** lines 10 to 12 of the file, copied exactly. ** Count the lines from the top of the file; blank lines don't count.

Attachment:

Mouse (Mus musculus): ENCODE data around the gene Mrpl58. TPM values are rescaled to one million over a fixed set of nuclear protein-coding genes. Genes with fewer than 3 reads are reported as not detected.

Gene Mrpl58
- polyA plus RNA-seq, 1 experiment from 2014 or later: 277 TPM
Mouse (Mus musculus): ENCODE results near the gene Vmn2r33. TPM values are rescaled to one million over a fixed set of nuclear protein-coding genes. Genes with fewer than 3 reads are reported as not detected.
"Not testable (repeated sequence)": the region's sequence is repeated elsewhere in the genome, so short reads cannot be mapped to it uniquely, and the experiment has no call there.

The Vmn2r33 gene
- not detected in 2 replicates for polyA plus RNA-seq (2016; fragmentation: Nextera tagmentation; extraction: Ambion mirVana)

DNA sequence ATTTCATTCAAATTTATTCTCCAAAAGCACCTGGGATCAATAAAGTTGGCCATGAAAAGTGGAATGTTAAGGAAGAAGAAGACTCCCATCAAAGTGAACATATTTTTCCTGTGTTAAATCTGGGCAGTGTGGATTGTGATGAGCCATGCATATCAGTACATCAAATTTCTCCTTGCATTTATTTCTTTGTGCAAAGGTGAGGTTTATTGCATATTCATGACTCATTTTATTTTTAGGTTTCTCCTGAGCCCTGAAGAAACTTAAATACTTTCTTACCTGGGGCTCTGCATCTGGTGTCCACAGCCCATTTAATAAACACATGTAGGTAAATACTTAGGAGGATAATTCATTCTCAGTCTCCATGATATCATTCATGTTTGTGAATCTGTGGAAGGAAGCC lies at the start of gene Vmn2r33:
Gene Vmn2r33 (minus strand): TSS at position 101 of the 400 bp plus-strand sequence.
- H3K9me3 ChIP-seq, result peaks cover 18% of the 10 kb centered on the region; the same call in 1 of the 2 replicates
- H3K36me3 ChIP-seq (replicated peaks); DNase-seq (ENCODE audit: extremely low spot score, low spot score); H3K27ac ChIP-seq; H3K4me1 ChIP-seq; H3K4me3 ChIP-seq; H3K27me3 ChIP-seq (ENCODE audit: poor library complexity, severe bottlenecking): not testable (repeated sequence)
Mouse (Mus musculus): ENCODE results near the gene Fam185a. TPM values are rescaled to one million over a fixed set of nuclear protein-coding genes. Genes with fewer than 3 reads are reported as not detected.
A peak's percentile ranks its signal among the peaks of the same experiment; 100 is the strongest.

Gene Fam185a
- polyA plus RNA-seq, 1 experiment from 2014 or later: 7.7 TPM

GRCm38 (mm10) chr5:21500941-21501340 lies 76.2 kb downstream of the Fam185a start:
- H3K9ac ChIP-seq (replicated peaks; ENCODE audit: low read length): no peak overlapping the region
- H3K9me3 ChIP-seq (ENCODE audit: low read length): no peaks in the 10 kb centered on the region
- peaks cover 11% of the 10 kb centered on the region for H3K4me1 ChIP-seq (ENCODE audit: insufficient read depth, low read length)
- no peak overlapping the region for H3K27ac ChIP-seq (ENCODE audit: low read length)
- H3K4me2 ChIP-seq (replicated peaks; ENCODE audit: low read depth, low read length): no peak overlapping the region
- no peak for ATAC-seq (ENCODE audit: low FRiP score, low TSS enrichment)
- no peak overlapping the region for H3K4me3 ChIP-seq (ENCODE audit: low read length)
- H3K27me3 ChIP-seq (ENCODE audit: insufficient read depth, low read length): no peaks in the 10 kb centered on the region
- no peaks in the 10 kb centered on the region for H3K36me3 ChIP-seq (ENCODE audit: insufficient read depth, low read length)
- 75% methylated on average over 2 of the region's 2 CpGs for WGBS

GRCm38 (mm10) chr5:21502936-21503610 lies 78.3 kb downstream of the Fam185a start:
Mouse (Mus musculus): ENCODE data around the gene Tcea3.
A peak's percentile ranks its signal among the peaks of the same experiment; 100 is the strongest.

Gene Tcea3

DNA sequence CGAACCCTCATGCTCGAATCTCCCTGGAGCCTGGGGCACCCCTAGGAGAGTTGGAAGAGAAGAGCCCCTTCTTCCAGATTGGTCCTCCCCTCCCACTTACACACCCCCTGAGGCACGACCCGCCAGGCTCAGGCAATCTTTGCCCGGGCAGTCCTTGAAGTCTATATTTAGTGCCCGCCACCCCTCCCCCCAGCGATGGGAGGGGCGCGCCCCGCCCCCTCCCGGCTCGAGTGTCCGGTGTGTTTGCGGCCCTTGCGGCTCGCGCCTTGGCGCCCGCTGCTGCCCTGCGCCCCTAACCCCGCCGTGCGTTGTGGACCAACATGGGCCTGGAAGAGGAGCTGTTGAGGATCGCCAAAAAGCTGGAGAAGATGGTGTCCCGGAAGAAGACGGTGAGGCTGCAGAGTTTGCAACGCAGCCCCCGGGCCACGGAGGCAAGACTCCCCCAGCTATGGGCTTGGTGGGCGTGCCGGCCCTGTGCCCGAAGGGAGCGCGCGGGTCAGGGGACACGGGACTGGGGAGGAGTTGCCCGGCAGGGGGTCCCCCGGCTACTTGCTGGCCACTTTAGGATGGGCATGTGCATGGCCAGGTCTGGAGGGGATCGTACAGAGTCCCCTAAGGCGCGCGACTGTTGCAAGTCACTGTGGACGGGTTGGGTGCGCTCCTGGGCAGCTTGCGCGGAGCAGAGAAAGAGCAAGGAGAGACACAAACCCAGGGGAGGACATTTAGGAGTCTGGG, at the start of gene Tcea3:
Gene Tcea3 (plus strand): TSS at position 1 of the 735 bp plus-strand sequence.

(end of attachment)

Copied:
- H3K9me3 ChIP-seq, result peaks cover 18% of the 10 kb centered on the region; the same call in 1 of the 2 replicates
- H3K36me3 ChIP-seq (replicated peaks); DNase-seq (ENCODE audit: extremely low spot score, low spot score); H3K27ac ChIP-seq; H3K4me1 ChIP-seq; H3K4me3 ChIP-seq; H3K27me3 ChIP-seq (ENCODE audit: poor library complexity, severe bottlenecking): not testable (repeated sequence)
Mouse (Mus musculus): ENCODE results near the gene Fam185a. TPM values are rescaled to one million over a fixed set of nuclear protein-coding genes. Genes with fewer than 3 reads are reported as not detected.